Pastor Star R. Scott

We are Rooted and Grounded in Love

  • Date: May 21, 2018
  • Teacher: Pastor Star R. Scott
  • Scripture: “That Christ may dwell in your hearts by faith; that ye, being rooted and grounded in love, May be able to comprehend with all saints what is the breadth, and length, and depth, and height; And to know the love of Christ, which passeth knowledge, that ye might be filled with all the fulness of God.” (Ephesian 3:17-19)
  • From No Greater Love

Paul, in Colossians wrote these letters to the church here in Colosse. It's very obvious that this church is just like us. They're just folks, right? And they get crosswise with each other sometimes, and there are those that act preeminent. There are those among us, you know, that are connivers and manipulators, and there are the haughty and the boastful. You know, we're just folks. And He says, "In your mess, I'm going to make something out of you that represents Me, that honors Me. But if I'm going to do that, you need to set this foundation that we talked about. It's to be rooted and grounded in love." It puts us in a place in that no matter what Father, then-in these last days-brings into our midst for us to care for in His calling, we're equipped in this solid unity and trust in one another that we can begin to serve those that are hurting and those, in this last day, that need the anointing oil poured into their lives. We've already learned how to deal with the maim and the blind among us. As fellowship, we want to be known as people who do the Word of God, love the Word of God, contend for the faith in meekness and in humility and in a genuine care for those that are hurting.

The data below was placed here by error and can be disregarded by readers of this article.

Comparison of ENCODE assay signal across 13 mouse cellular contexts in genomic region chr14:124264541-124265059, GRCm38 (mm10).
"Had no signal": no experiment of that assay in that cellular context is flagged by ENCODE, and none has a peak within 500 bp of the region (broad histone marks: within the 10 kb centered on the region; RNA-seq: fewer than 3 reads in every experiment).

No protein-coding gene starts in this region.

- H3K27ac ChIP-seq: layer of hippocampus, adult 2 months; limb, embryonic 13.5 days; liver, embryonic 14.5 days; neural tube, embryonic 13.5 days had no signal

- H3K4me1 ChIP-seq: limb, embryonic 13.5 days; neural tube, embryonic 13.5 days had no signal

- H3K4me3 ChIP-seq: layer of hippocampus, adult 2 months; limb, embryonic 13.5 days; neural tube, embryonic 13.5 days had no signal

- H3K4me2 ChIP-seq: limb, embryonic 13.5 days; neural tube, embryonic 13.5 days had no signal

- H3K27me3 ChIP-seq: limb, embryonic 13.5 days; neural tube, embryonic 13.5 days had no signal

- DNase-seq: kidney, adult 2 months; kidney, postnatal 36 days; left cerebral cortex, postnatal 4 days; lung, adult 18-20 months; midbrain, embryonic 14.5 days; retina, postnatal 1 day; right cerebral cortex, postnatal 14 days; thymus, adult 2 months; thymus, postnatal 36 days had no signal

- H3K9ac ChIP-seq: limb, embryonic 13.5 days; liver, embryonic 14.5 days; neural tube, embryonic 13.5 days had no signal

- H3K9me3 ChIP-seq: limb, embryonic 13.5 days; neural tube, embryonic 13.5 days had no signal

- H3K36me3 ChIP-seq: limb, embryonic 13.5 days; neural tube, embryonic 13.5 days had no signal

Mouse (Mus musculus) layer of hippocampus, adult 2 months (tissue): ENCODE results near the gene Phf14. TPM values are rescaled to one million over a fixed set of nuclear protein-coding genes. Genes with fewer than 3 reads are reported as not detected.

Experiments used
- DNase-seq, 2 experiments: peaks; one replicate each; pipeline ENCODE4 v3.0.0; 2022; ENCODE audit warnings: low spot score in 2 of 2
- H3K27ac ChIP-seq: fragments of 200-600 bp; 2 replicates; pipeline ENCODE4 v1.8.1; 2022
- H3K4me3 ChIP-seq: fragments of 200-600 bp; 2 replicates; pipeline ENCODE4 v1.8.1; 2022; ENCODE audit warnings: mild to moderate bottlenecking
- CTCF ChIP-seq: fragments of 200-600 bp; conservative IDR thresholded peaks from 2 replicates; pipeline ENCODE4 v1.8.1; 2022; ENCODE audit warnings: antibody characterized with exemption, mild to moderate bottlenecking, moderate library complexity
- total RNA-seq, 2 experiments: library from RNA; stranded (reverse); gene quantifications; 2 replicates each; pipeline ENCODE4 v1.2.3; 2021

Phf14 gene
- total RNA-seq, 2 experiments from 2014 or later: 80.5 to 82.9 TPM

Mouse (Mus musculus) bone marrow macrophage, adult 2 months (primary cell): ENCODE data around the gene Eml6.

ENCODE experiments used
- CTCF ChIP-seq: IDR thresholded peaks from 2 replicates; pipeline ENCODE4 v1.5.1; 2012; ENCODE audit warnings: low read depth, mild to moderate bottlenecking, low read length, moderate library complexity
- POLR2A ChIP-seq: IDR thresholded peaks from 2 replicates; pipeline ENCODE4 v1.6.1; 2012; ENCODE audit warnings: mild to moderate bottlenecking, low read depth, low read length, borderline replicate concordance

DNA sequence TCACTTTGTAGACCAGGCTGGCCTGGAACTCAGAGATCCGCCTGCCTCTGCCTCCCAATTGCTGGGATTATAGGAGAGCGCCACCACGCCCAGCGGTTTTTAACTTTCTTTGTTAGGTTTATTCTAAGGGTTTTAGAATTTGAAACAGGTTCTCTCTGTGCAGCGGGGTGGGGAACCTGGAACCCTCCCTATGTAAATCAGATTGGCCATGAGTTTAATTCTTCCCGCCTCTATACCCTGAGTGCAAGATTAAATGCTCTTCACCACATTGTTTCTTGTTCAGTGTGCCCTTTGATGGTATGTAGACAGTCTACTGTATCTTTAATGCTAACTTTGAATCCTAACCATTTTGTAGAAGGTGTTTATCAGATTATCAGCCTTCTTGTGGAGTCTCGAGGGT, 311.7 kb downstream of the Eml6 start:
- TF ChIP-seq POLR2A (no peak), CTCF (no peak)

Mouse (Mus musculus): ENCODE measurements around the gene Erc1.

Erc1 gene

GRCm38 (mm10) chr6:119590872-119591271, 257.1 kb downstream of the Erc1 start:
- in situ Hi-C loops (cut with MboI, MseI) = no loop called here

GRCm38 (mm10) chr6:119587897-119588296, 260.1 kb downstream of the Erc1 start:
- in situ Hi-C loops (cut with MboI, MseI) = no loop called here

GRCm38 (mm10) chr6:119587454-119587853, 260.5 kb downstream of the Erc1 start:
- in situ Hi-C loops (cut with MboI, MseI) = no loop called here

You know, we talked a little bit about this true care for one another and how we relate to one another, how we keep strife out of our midst. Genuine humility and genuine love doesn't have to promote its own preferences. It doesn't promote its own preferences. When we talk about loving one another and speaking truth to one another, when we talk about the wounds of a friend that come to bring instruction and tell people really what they need to hear, it's not your opinion that they need to hear.

We have also talked about respect of persons. One of the biggest problems we have are the people that are closest to us don't tell us the truth. And I said over the years I've had more revelation brought to me about my misrepresentation of Jesus by my enemies than by my friends. People who used to be my friends got ticked and afterward said things about me that they should have said to me, when they were still here. (Now, it's not that many, because I'm basically perfect, but there have been some things.)

Where is our love for one another? Where are the wounds that come through a meek and humble spirit? And once those things are done, there absolutely can be no breach but, in fact, a solidifying of that relationship, if it's done in love. And what if they're not correct? Do you set them straight, or do you look at them and say, "Thank you for loving me, man. I appreciate what you're sharing"? "But here's why I did it, and this is why you misunderstood, and this is why you've judged me incorrectly." I want to tell you something. People's judgment about us is like speeding tickets. We don't get nearly as many as we deserve, and we get ticked off when we get one, don't we?